Hit my late 30s and celebrating my vibe. In August @codyschneider58 at @scarletravencollective gave me my favorite example of wonder-in-action.
I’m just out here voyaging.
I’m about to get nerdy. Buckle up: Launched in 1977, the identical Voyager 1 and Voyager 2 spacecraft is exploring further than anything created on Earth ever has. They flew by the planets Jupiter (in 1979) and Saturn (in 1980–81), and Voyager 2 went on to an encounter with the planet Uranus in 1986 and a flyby of Neptune in 1989. Early in 1990, Voyager 1 turned its camera around to capture a series of images assembled into a “family portrait” of the solar system.
In August 2012, Voyager 1 crossed the heliopause to become the first spacecraft to enter interstellar space. Voyager 2 followed it, on Nov 5, 2018.The joint spacecraft is still communicating their findings and the Voyagers are expected to have enough power to continue communicating information until 2025.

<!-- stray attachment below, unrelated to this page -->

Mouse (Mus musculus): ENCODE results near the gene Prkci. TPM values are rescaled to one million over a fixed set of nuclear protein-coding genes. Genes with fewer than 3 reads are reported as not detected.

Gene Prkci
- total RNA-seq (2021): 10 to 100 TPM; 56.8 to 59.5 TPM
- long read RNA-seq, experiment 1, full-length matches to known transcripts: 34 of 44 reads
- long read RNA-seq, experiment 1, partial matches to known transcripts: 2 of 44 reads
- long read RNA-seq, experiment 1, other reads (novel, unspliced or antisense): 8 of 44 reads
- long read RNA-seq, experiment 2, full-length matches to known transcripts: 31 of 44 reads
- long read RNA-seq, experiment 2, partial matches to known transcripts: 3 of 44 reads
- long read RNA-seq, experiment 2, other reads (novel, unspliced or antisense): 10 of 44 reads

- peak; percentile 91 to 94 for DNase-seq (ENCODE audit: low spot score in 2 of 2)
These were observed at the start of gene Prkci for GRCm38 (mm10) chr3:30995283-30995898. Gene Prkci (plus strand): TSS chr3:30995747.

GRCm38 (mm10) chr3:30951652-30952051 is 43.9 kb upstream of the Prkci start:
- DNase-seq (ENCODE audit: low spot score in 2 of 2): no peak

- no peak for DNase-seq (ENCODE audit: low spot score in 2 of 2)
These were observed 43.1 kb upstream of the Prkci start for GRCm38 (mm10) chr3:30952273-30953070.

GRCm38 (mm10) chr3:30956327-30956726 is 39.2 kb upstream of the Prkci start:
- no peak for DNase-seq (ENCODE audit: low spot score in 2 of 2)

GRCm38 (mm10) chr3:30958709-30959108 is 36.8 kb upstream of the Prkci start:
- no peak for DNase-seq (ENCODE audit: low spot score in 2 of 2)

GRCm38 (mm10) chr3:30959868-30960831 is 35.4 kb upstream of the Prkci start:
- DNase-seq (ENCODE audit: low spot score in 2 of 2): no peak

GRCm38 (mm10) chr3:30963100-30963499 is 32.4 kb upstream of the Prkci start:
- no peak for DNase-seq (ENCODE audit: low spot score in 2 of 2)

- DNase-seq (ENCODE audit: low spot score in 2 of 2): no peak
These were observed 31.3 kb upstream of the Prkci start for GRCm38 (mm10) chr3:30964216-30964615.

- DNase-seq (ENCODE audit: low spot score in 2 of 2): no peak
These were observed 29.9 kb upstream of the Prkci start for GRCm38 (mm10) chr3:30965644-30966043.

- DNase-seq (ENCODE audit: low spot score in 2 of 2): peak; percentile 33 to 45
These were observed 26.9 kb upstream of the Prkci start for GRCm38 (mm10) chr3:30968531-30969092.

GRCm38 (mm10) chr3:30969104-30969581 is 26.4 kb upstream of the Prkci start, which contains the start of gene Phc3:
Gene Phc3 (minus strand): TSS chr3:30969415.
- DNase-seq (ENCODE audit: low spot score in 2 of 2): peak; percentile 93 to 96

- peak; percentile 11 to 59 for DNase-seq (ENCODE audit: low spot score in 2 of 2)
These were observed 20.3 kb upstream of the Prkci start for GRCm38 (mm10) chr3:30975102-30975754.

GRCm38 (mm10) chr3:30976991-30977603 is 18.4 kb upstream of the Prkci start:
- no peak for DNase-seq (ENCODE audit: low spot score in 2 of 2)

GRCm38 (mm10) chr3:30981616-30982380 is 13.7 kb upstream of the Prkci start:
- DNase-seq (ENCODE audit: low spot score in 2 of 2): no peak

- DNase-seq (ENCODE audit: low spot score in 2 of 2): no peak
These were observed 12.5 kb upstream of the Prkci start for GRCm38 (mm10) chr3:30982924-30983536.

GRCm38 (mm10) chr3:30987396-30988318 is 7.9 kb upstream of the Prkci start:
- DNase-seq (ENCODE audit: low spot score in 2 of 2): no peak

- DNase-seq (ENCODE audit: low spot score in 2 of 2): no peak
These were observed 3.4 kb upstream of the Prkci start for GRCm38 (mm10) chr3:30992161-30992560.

Aboard Voyager 1 and 2 is a kind of time capsule, intended to communicate a story of our world to extraterrestrials. The Voyager message is carried by a phonograph record, a 12-inch gold-plated copper disk containing sounds and images selected to portray the diversity of life and culture on Earth.
Here’s the thing, I get chills thinking about this.
This opportunity to put the best of us forward. To focus on what binds us together as a species rather than what tears us apart. The necessary technical skill to create such a device, coupled with the understanding that music, art, and spoken language is a critical part of the process. It’s also a reminder of just how small we are in comparison to the expanse around us. Feeling small is one of my greatest loves about space, to put in perspective my overwhelming feelings, and remember just how much we simply don’t know about it all. The unknown is a beautiful, beautiful place.
Keep voyaging. ✌️
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